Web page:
Tucked in page 379 – 380 of the pension reform bill is this little nugget:
In accordance with section 16(b) of Article V of the Constitution of Pennsylvania and notwithstanding this paragraph, the act of July 8, 1978 (P.L.752, No.140), known as the Public Employee Pension Forfeiture Act, or 42 Pa.C.S. § 3352 (relating to pension rights), the accumulated mandatory participant contributions and accumulated voluntary contributions standing to the credit of a participant shall not be forfeited but shall be available for payment of fines and restitution as provided by law. In accordance with section 16(b) of Article V of the Constitution of Pennsylvania, amounts in the trust that have been ordered to be distributed to an alternate payee as the result of an equitable distribution of marital property as part of an approved domestic relations order entered before the date of the order or action in a court or other tribunal resulting in a forfeiture of a participant’s interest in the trust shall not be subject to the provisions of the Public Employee Pension Forfeiture Act or 42 Pa.C.S. § 3352. Any accumulated employer defined contributions forfeited as a result of this paragraph or other law shall be retained by the board and notwithstanding sections 5812(2) (relating to powers and duties of board), 5815 (relating to expenses) and 5902(c) (relating to administrative duties of the board) used for the payment of expenses of the plan.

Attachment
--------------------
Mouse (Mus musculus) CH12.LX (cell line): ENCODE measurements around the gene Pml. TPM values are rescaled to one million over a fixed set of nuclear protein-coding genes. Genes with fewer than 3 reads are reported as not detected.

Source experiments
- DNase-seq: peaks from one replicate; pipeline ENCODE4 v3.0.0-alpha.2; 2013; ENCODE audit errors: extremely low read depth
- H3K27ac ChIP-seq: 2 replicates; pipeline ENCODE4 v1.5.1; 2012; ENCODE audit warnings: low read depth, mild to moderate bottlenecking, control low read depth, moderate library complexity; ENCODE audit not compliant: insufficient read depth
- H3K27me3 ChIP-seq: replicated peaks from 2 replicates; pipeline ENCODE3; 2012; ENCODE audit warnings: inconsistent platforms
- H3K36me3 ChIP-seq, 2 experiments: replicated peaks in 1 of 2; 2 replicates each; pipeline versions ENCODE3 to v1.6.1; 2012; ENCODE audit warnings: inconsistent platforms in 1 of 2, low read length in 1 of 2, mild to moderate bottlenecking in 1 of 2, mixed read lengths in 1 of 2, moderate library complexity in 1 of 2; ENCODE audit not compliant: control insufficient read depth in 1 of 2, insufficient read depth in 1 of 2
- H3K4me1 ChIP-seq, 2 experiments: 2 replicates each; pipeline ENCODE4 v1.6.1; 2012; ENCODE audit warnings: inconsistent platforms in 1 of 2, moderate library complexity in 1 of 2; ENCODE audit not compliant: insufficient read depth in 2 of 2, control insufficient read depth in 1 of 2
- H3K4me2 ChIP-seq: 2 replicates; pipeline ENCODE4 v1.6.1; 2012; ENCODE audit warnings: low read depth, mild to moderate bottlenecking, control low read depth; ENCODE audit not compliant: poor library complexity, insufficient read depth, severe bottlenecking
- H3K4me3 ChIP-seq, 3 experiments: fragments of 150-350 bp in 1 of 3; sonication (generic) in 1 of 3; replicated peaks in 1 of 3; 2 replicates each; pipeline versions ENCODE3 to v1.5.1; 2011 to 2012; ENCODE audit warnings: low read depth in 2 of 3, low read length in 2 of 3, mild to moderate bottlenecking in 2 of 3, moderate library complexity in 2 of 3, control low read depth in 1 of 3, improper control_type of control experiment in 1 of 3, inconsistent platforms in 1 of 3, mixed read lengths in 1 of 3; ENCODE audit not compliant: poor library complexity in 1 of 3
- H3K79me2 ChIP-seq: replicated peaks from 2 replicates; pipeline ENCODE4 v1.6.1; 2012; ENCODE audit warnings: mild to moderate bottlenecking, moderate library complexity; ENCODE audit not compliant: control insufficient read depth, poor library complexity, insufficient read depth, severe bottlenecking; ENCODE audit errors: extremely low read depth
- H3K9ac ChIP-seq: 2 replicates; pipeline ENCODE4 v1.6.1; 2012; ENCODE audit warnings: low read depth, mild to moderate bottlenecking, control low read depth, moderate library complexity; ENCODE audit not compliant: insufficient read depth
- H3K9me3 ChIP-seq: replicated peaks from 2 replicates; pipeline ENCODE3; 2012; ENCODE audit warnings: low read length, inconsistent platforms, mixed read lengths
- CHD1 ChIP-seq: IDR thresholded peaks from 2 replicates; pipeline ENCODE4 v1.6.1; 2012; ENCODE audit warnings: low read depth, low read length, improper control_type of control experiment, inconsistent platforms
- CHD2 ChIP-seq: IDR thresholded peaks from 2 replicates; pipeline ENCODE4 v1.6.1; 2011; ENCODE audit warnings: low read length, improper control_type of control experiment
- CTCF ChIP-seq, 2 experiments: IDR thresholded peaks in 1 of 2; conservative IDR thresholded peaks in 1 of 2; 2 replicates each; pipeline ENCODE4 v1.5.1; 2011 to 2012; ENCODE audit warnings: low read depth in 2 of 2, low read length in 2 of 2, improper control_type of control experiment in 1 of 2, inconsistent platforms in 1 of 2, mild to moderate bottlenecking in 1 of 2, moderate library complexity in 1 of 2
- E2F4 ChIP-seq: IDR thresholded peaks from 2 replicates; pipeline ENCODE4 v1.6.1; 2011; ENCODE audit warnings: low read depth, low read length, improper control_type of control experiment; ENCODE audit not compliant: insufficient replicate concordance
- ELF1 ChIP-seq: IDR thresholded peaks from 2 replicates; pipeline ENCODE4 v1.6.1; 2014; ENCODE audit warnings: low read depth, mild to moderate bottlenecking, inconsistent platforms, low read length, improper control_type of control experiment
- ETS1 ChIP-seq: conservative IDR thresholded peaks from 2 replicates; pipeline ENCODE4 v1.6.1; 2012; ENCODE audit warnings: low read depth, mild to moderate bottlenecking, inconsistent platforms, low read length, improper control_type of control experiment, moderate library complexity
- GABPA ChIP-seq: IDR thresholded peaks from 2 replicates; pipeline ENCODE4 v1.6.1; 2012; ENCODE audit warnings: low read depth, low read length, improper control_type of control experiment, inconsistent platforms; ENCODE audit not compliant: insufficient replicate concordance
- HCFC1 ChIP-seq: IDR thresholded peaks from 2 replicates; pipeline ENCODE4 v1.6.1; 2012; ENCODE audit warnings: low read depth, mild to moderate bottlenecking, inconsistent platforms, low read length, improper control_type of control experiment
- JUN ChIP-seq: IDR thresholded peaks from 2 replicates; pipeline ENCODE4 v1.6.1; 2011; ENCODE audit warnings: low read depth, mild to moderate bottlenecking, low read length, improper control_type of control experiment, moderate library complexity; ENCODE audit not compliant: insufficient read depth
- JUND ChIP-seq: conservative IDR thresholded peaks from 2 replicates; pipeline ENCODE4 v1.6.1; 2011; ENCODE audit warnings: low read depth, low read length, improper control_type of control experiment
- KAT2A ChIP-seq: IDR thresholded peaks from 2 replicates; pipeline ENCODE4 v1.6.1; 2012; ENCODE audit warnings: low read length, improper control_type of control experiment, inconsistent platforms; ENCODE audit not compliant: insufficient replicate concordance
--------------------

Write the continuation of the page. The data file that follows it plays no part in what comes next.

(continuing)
If I am reading this correctly, this will allow public officials – or public employees – convicted of a crime to transfer their retirement savings to their spouses and then use that as a legal fund if need be. In the past, elected officials and public employees lost their pensions when they went to prison, but lets ask ourselves who would be the bigger losers? Politicians like Bill DeWeese, Mike Veon, Vince Fumo who lost lots of money after their convictions or your run of the mill teacher or public employee?